“I asked the director of the training center to reconsider and allow me to work with the dog some more,” said Coleman. “I felt that Ferro was misunderstood. He needed a little more time to develop to his full potential.”

Coleman’s hunch about Ferro paid off. At week 17, Coleman selected Ferro as his partner, and the pair graduated from the training center.

“I knew he was the one,” said Coleman. “I was the only one he changed his behavior toward. I was the only one he would let get him out of his kennel.”

Upon graduation, Ferro was given the rank of chief petty officer.

Chief Petty Officer Ferro’s handler, Petty Officer 1st Class Shane Coleman, has been partnered with Ferro for the duration of the K-9′s career. U.S. Coast Guard photo by Petty Officer 1st Class Andrew Kendrick.

“Coast Guard canines are a rank higher than their handlers,” said Coleman. “The idea behind that is that the handler works for the canine, not the other way around.”Ferro and Coleman were sent back to MSST Kings Bay to work as a team and spent six years deploying to various locations throughout the U.S. augmenting Coast Guard missions of port safety and security, said Coleman.

In June 2010 Ferro and Coleman were transferred to MSST Galveston. The same type of unit with the same type of mission, but in a different location. This time the duo found themselves on the Gulf Coast. While at MSST Galveston, Ferro and Coleman traveled to the U.S. border with Mexico several times and worked with other Department of Homeland Security agencies to train for mission readiness.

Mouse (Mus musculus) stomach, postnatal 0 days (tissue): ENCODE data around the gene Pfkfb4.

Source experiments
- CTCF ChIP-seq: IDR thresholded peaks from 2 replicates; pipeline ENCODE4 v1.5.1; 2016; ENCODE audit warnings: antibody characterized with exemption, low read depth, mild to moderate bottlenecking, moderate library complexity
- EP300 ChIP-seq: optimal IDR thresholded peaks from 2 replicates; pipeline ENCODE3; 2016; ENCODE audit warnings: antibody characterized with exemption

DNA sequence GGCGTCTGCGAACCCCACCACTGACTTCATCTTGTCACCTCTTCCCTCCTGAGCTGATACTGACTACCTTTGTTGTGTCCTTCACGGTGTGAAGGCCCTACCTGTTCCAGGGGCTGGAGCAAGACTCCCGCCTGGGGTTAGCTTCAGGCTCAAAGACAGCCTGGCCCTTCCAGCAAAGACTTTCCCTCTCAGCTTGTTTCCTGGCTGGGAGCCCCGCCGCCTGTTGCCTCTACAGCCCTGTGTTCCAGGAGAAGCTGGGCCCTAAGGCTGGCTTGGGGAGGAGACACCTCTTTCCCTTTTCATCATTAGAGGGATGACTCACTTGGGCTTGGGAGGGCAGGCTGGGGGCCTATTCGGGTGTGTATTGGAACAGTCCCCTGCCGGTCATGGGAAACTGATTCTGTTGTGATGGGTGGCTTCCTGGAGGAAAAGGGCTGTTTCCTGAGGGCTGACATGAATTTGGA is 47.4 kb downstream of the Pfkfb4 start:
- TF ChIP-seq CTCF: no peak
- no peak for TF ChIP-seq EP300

“Our work with other agencies, including law enforcement canine handlers and Transportation Security Administration canine handlers, has been rewarding and challenging,” said Coleman. “Our relationship with the agencies was strong. They were open to getting know how the Coast Guard works.”

After three successful years at MSST Galveston, Coleman knew it would be time to retire Ferro. It was a hard decision for Coleman to make, but he knew it was time for Ferro to enjoy the remainder of his dog years living a spoiled life.

“On Aug. 4, 2013, Ferro will be 10. For a working dog that is old,” said Coleman. “He still has a lot of spunk and energy, but it is time for him to enjoy retirement.”

When Ferro and Coleman are at work, the bond between the pair is unrivaled. Ferro only has eyes for his handler. His honey brown-colored eyes constantly scan for Coleman, and his ears are always on alert for Coleman’s next command. And Coleman is just as attached to Ferro, as Ferro is attached to Coleman.

“We have been partners for almost a decade,” said Coleman. “I know his every move. He knows my every move. I have been with this dog 24 hours per day, seven days per week for nine years, both at work and at home. I even take him on leave when I can. We go deer hunting together, we go duck hunting together and we go fishing together. He is going to be the ring bearer in my wedding .”

Ferro’s retirement ceremony served a dual purpose: Ferro’s service life was celebrated and the command at MSST Galveston said farewell and following seas to Coleman. Coleman has been reassigned to Coast Guard Cutter Vigorous, a 210-foot medium endurance cutter homeported in Cape May, N.J.

“It is going to be tough knowing I will be out on patrol doing law enforcement missions and he won’t be there with me,” said Coleman. “That’s on the work side of things. On the personal side of things, I am used to having him with me all the time.”

During Ferro and Coleman’s partnership, the pair has traveled more than 400,000 road miles together. They have been sent on missions to 21 states, including Puerto Rico, and taken three cross-country flights together, all for the sake of protecting the country’s ports, waterways and borders, said Coleman.

“He’s had a good life, and we’ve had an outstanding partnership,” said Coleman. “I know that while I’m out to sea, that he will be taken care of by my future wife. We joke around saying he will become mommy’s baby, and I’m certain that will be the case.”